Letter: Editorial ‘whiff of emotional blackmail’

Teachers, you say, are, somehow, being misled by a supposed evil cabal called the BCTF…

To the editor:

The headline above Capital News March 4 editorial: Time To Focus On Students, refers to an obvious truth. But this editorial does nothing to help us achieve such focus. This government’s flouting of the B.C. court’s ruling that, by refusing to accept an agreement on class size and composition—affecting the amount of attention to be available for all students, especially those with special needs, was unlawful, should have told everyone, including even the most fiscally conservative, that students may, in fact, be bearing the brunt of the poor judgement of our political leaders.

You, however are suggesting that the very teachers who are striving to convince the government that oversized classes and lack of sympathetic provision of appropriate facilities for all students, especially the least able among them, is a real need in our education system, are at the root of the problem. Teachers, you say, are, somehow, being misled by a supposed evil cabal called the BCTF, who seem to spend a great deal of their time hatching plots to wrench hard-earned dollars from the grasp of patient taxpayers.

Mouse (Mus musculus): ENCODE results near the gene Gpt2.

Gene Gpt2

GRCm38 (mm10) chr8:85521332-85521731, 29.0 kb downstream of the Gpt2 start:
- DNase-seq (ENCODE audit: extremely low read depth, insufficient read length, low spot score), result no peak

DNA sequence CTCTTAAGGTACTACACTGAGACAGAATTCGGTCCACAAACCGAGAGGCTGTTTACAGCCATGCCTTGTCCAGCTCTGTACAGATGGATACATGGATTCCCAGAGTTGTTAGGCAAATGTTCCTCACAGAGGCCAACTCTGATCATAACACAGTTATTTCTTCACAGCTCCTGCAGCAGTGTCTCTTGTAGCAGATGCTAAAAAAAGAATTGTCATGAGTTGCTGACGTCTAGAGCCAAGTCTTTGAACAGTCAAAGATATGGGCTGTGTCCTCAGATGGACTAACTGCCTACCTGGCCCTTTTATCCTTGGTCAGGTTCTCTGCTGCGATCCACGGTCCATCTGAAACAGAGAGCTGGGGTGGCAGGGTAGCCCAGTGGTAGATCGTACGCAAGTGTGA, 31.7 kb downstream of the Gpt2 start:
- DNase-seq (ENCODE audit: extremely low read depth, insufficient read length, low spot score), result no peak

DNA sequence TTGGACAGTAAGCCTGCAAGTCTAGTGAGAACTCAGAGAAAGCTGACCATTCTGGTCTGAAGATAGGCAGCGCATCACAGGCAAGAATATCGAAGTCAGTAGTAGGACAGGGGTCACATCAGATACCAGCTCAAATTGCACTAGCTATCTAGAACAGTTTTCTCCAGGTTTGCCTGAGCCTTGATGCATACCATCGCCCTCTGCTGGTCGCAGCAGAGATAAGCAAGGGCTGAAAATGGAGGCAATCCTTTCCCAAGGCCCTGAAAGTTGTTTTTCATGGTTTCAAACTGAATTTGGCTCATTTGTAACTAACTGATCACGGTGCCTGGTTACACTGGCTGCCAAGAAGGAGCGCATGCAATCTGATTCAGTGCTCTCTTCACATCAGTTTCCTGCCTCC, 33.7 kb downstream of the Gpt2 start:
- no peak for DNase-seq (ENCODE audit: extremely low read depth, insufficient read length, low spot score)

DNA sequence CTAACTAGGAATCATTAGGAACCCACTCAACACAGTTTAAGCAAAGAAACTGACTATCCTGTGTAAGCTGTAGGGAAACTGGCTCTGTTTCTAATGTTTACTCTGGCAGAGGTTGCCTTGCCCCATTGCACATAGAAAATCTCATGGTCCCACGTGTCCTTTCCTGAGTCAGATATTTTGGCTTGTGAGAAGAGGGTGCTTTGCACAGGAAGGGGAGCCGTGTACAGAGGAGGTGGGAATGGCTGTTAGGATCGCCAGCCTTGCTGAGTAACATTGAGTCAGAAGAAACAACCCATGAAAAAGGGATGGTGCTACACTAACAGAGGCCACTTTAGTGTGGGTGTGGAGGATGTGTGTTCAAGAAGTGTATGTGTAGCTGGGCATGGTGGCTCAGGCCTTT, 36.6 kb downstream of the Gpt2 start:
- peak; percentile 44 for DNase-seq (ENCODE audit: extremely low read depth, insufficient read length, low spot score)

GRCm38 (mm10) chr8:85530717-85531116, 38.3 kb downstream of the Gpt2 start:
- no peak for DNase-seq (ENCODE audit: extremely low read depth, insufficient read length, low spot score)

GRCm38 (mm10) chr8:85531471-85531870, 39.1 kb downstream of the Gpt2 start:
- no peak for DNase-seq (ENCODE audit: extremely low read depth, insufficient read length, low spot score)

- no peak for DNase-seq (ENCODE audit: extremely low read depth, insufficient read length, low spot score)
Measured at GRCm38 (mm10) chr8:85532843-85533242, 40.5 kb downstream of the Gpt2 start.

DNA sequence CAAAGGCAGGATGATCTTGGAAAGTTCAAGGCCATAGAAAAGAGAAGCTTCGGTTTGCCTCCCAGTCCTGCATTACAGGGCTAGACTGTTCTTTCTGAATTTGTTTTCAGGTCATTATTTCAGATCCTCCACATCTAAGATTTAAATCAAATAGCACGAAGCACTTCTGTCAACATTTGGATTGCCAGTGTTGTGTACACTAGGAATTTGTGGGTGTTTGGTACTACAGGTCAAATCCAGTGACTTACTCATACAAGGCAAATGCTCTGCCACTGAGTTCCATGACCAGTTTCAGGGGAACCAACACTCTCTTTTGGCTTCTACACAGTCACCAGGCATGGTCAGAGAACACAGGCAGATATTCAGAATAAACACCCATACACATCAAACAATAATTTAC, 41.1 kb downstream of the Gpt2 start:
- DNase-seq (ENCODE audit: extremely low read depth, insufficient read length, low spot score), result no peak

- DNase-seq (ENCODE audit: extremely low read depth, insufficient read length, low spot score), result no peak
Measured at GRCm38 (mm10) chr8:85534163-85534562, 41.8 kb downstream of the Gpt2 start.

I am not now a teacher, but I am well aware that, in fact, just like all other professional associations, the BCTF is a very positive group chosen from the teachers of BC by the teachers themselves, designed mainly to discuss and  disseminate ideas on the educational process with an aim to improving professionalism and teaching success; one of their duties being to oversee teacher discipline and welfare; hence their natural involvement in negotiations with the government concerning teacher pay, educational facilities and conditions and anything which they see as affecting the educational process in our province.  They are not out to show how they can “flex their muscles” or working out ways of withdrawing teacher services. They are, despite constant harassment from the government and the likes of you and people like you, persistently working towards the betterment of educational conditions.  They are not “ignorant of the province’s fiscal state”. They are, in fact, aware that the $500 million that you so glibly state will be the cost of reinstating the right of teachers to have a say in the classroom conditions of their students, could so easily have been more available if the present government had, for the past dozen or so years thought more about the education of their citizens and less about the welfare of their corporate friends.

The whiff of emotional blackmail involved in your suggestion that, in wishing to have a say in the welfare of their students, the teaching profession in this province will be instrumental in great hardship for taxpayers along with the innuendo that, despite all evidence that the opposite is the truth, teachers are taking the focus away from the students, is below the dignity of your newspaper. I only hope that a balance of ideas on such an important subject might be achieved by the publication of this letter.

John Ryder,



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